Paul Foot

Icon, icon in the wall ...

(15 July 1989)

From Socialist Worker, 15 July 1989.
Reprinted in Paul Foot, Articles of Resistance, London 2000, pp. 22–24.
Transcribed by Christian Høgsbjerg.
Marked up by Einde O’Callaghan for the Marxists’ Internet Archive.

What makes an icon out of an iconoclast?

Perhaps the greatest iconoclast of all time was Vladimir Ilyich Lenin. He was an incurable atheist before the Russian Revolution and after it. He went to extravagant lengths to make sure no one in the new revolutionary leadership of Russia was worshipped while alive or when dead.

He observed how hierarchical class society indulged in unashamed ancestor worship. Ruling class mandarins became infatuated with the terror of death. Many could not believe that they would ever die, but they compensated for their mortality by fantastic rituals after death.

Their religions reassured them that in some way or other their soul or spirit would live on in even greater glory than on earth. To make sure of it they embalmed, buried or entombed each other’s dead bodies in grandiloquent ceremonies.

As the acknowledged leader of revolutionary Russia, Lenin insisted on living the life of an ordinary citizen, wholly unadorned with pomp or ceremony. He wrote and spoke often about the importance of a secular approach to life and death and castigated the very notion that the dead were in any way at all more important than the living.


When he died in 1924, a furious argument broke out among his followers about what should be done with his body. The immediate, Leninist reaction was published in Pravda: ‘We must not venerate the corpse of Comrade Lenin, but his cause.’

This was the standard Bolshevik view argued vociferously by Trotsky and Bukharin. Lenin’s widow, Krupskaya, pleaded: ‘Don’t make an icon out of Ilyich.’

It seemed for a day or two that this conventional Leninist view would prevail. But the Communist Party had already slipped into the hands of Stalin and his allies. They unleashed an orgy of adoration for the dead hero.

‘Under no circumstances can we give to the earth such a great and intensely beloved leader as Ilyich’, argued one leader in the Moscow newspaper Rabochaya Moskva. ‘We suggest his remains be embalmed and left under glass for hundreds of years.’

Stalin agreed. As Lenin’s will proved, Lenin himself had been extremely suspicious of Stalin in the early 1920s. Above all, Lenin was disgusted by Stalin’s religiosity. Stalin loved ornaments, symbols, icons. He believed people should worship their leaders.

He set to work with consummate skill to turn the Russian people’s love and respect for Lenin into post-mortem corpse worship. He set up a body, horribly entitled the Immortalisation Commission, which threw up a makeshift mausoleum into which Lenin’s embalmed body was moved only six days after his death.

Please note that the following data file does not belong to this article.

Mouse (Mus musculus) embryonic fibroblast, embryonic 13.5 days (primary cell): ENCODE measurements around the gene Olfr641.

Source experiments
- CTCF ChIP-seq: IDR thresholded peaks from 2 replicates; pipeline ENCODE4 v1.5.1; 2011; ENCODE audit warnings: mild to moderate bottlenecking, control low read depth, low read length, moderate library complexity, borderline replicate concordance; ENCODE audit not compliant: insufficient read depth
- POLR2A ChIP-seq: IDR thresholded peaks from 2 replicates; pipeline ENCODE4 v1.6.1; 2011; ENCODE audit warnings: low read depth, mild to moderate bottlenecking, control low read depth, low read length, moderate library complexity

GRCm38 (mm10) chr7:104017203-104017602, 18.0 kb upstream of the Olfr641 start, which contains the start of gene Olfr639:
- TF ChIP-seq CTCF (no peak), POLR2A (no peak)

In 1930 it was moved into the great granite monstrosity where it has been ever since (except for a break during the war when, in fear of invasion, it was moved with great difficulty and expense to a safe hiding place in the Urals).


There, millions of people from all over the world have come to pay their respects to the mummified and petrified body of a man whose whole life was dedicated to the ending of mummification and petrification. Only a handful of ‘splitters and sectarians’ were suitably disgusted.

Now that more and more Russians are beginning to think for themselves, one or two people who imagine that glasnost means what it says have expressed doubts about the whole ghastly business, and even suggested that poor old Lenin might be afforded the humble burial or cremation he would have wanted.

Not many weeks ago Mark Zakharov, director of the Leninsky Komosol theatre, went on an increasingly popular late night television show called Vzglyad. No matter how much we hate or love a person,’ he said mildly, ‘we don’t have the right to deprive him of burial.’

How did this very moderate and unsuperstitious idea go down with the unsuperstitious moderates who, we are told, run Russia today? It was immediately ostracised and denounced in terms of which Stalin would have been proud.


A former political commentator, Georgi A. Zhukov, asked: ‘Why is our state television tolerating such statements?’ The party leader in Vladimir, Ratmir S. Bobovikov, described any argument at all about whether to downgrade Lenin’s body to the miserable status of that of any other mortal as ‘simply immoral’.

However much ‘freedom’ is being introduced into the Russian system, its rulers know perfectly well that the icon Lenin is of much more use to them than the iconoclast Lenin. They need Lenin as a symbol of hierarchy and immortality more than ever before.

For them the great advantage of having Lenin embalmed and worshipped is that it deflects his adorers from reading him, understanding him and, worst of all, acting on his advice.

Last updated on 30 June 2014